Majority Owner of Santa Ana’s Micro D Seeks Remaining Stock

Times Staff Writer

A Nashville firm that owns 59% of Micro D, the nation’s leading wholesale distributor of microcomputer products, on Wednesday offered to pay $37 million for the rest of the Santa Ana company.

Ingram Industries Inc. offered to pay $12.50 a share in cash to acquire the 41% of Micro D’s 7.2 million shares outstanding that it doesn’t already own. Ingram asked Micro D’s board to respond to the offer by Dec. 19.

Micro D officials estimate that the company has captured 15% of the $3.7-billion U.S. microcomputer distribution market, up from 8% three years ago. Micro D reported sales of $352.5 million in 1987, and analysts expect the company’s sales to top $525 million this year.

Ingram has owned a controlling interest in the fast-growing company since 1986, when it bought the stock of Micro D founder Lorraine Mecca, who left the company that year.


Ingram is a private holding company with interests in inland marine transportation and book, magazine and videotape distribution.

The firm also is also a major distributor of microcomputer products, with estimated sales of more than $200 million. A merger of Ingram’s computer distribution business with Micro D’s operations would give the combined firm a market share in excess of 20%.

A source close to Micro D said that Ingram has been frustrated by the fact that it is Micro D’s majority owner but does not control the the company’s affairs. Ingram representatives hold three of Micro D’s seven board seats.

Micro D Chairman Linwood A. Lacy Jr. has resisted Ingram’s attempts to gain more control over the company on the grounds that Ingram also owns a competing microcomputer distribution firm, the source said.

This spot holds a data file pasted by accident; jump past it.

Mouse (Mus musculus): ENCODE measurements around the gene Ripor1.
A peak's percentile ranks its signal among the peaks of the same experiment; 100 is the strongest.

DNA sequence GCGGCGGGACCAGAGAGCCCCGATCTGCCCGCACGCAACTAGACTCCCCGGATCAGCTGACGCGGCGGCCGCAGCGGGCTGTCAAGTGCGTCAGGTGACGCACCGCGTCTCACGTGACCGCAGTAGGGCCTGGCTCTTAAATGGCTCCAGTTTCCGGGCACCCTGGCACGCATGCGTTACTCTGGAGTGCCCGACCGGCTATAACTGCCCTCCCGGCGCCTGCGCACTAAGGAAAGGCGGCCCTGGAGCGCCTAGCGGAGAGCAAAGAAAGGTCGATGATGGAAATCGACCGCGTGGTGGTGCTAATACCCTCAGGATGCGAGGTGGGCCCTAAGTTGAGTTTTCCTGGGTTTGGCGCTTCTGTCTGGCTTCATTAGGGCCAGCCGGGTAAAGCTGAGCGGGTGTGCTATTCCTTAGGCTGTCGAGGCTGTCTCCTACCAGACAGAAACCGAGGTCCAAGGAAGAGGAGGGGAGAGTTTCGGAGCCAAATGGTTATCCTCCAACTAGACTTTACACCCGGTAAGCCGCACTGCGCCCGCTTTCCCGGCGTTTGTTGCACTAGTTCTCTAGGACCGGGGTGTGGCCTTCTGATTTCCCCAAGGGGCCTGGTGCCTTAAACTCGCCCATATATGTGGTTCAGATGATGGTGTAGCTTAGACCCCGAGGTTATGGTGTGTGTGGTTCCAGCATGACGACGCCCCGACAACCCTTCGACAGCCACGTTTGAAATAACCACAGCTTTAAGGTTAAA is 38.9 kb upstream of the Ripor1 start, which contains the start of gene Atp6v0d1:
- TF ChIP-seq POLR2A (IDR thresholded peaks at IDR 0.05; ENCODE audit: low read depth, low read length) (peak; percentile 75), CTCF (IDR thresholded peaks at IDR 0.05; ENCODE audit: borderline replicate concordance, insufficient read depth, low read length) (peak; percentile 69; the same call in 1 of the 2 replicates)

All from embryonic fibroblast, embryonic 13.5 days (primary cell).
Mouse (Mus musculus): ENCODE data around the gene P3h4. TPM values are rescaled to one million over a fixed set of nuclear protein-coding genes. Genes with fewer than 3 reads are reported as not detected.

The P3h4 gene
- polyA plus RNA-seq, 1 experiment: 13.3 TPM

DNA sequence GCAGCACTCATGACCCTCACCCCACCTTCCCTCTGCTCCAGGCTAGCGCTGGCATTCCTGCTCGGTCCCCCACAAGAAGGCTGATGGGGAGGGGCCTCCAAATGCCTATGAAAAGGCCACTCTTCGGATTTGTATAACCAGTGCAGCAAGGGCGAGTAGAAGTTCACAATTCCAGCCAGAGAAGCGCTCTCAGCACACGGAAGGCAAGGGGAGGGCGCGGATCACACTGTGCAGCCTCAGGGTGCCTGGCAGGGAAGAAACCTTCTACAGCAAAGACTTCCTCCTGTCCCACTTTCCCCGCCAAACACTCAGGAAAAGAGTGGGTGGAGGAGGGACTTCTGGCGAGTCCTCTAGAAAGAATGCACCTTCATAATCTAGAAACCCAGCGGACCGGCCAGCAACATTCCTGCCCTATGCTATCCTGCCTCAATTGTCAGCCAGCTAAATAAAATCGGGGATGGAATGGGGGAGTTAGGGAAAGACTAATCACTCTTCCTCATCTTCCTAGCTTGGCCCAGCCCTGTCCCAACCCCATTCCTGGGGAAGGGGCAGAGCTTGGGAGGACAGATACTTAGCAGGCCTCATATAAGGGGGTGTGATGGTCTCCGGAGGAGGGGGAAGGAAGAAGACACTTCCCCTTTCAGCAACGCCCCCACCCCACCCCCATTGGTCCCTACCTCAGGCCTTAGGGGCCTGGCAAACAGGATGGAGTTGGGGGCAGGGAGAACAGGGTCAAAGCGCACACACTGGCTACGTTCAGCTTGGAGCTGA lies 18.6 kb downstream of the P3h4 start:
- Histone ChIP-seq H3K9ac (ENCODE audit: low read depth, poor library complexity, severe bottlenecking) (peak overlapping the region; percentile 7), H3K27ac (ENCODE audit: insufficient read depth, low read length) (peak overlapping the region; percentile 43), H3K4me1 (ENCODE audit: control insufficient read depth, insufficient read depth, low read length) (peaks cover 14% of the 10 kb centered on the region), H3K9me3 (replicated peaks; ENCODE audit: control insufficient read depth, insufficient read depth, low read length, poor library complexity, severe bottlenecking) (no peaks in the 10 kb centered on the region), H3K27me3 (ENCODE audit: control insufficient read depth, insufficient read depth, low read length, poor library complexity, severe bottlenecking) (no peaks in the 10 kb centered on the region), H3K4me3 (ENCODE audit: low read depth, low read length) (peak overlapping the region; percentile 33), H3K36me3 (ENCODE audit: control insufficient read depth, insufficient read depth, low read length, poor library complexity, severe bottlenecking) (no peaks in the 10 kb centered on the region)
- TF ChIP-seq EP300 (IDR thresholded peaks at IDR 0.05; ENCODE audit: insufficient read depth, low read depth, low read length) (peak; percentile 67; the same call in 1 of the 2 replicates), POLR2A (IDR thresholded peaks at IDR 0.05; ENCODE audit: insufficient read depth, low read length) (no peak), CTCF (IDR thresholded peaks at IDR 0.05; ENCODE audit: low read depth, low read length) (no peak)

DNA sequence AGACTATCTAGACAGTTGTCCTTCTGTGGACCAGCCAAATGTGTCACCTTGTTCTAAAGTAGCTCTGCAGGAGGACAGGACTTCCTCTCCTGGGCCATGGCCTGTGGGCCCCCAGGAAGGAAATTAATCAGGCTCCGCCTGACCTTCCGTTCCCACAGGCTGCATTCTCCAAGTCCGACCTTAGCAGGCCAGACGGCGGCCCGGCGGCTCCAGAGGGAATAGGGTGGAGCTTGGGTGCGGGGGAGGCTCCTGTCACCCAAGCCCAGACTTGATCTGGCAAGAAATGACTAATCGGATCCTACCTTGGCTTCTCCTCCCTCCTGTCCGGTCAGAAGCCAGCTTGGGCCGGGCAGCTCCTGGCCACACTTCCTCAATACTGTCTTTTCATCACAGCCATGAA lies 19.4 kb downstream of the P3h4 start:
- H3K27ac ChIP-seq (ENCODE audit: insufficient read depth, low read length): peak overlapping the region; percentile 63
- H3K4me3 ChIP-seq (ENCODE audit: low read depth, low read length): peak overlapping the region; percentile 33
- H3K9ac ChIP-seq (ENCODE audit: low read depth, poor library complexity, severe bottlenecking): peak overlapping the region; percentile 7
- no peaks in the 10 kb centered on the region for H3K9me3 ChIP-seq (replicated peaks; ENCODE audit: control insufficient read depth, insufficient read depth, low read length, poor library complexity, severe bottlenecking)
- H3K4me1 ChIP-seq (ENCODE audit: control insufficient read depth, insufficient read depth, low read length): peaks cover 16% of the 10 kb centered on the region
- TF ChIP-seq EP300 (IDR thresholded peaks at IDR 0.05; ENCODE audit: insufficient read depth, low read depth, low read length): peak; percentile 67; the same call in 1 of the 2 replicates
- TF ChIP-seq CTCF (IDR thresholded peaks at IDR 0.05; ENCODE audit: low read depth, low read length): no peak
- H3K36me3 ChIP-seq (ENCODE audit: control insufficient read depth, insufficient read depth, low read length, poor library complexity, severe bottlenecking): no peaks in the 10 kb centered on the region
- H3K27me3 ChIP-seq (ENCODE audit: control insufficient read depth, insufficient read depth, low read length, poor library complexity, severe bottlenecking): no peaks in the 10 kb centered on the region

“We believe that our merger proposal is an attractive and fair one for Micro D shareholders,” said E. Bronson Ingram, president of Ingram Industries, in a prepared statement.

If the deal is completed, Ingram said it would merge Micro D with its Buffalo, N.Y.-based microcomputer distribution subsidiary, Ingram Computer, Lacy said. However, Ingram said it expects Micro D’s operations to continue at their present locations.

Offer ‘a Surprise’

Lacy said in an interview that the Ingram offer was “a surprise.” He said the proposal will be considered by a special committee composed of independent members of the Micro D board, with the assistance of independent investment bankers and counsel.


Lacy said the proposed price will be the subject of “careful scrutiny by the special committee.”

Micro D stock closed unchanged Wednesday at $10.50 per share on the over-the-counter market. Ingram announced its offer after the close of trading.

For the 9 months ended Sept. 30, Micro D reported earnings of $5.5 million, up 41% over the year-earlier period. Revenue soared 56% to $380.1 million.

Micro D, which has benefited from brisk sales in the microcomputer industry this year, employs nearly 500 people and has added about 100 jobs during the past 6 months.